In his submission to the God of his dreams Joseph becomes an icon of obedience and submission, and a challenge to all of us who are tested by life's twists and turns and tempted, in our pain, to turn away from God, family and faith. That Joseph accepts a role about which he knew little because he was convinced that God was asking him for the total gift of his life reminds all of us not to be afraid, but to seek in prayer and reflection what it is that God has planned for us.

Today, accept life as it unfolds.

What helps you accept life's changes and upsets?

Sunday, December 16, 2012

Doing Justice, Making Peace

"Justice shall flower in his days, and profound peace, till the moon be no more." Ps 72:7

Justice and peace can be dirty works for some, even believers. Not convinced that the gospel is about establishing justice, they shy away from what sounds like political language, and when they do this they cheat themselves and others of the full force of the gospel.

The Jewish community into which Jesus was born and the Christian community that emerged from Jesus' life, death and resurrection are always concerned about justice and peace.  In the book of Amos we read: “Take away from me the noise of your songs; to the melody of your harps I will not listen. But let justice roll down like waters, and righteousness like an ever-flowing river." And St James says it clearly, "The harvest of justice is sown in peace for those who cultivate peace." (3:1)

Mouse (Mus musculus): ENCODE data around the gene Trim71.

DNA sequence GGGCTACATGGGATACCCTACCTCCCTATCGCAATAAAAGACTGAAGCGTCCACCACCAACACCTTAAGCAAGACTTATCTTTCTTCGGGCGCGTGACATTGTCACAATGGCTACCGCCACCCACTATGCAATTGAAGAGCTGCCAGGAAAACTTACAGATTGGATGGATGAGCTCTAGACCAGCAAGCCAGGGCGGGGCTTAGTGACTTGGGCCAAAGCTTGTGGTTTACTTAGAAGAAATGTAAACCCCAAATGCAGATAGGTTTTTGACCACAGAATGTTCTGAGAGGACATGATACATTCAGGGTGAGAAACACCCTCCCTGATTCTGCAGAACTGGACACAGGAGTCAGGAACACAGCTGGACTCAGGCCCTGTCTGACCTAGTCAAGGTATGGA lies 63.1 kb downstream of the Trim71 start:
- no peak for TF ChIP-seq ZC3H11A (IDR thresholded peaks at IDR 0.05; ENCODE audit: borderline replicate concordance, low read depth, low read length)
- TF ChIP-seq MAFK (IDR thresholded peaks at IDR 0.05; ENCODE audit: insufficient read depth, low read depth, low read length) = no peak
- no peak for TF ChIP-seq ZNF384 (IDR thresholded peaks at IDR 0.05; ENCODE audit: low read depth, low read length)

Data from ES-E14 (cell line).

When we look at the actions of Jesus he is always working for justice. Turning over the tables of the money changers because they were unjustly charging pilgrims a usurious rate of exchange may be the clearest example, (Mt 21:12) but he also challenges the leaders of the Jewish communities who lay heavy burdens on the shoulders of the poor but do nothing to lift their burden. (Mt 23:4)

Today, lift another's burden because it is the just thing to do.

How do you feel about those who preach a gospel of justice and peace?

Saturday, December 15, 2012

Second Sunday Advent

"Cry out with joy and gladness: for among you is the great and Holy One of Israel." Is 12

As we continue our preparation for Christmas it is easy to forget that the Holy One of Israel is already among us. The waiting we are encouraged to do during Advent is not primarily about Jesus, but us. We are the ones who have to be patient with ourselves as we try to sort through all that we need to do. Only when we are patient with ourselves and others will we have enough time and energy to be joyful.

The wonderful gift of those we most admire in faith is that they seemed never to forgot who they were or what their mission was. Dorothy Day and Mother Teresa of Calcutta come immediately to mind as women who knew their work was of God, and their own success was secondary to the challenge they had to live the Gospel with integrity and hope.

When I think of friends who have died, I almost always remember their goodness and kindness, not their struggles with faith or family. It is a gift, I think, to focus on what worked for others and what works for us on the journey of faith. When we try too hard to rid ourselves of faults our lives can become self absorbed. We worry more about how we are doing than what God wants us to do and be.

Today, cry out with joy for what God has already done in you.

What is the best gift I can bring to the community of faith?

Friday, December 14, 2012

Elijah and John the Baptist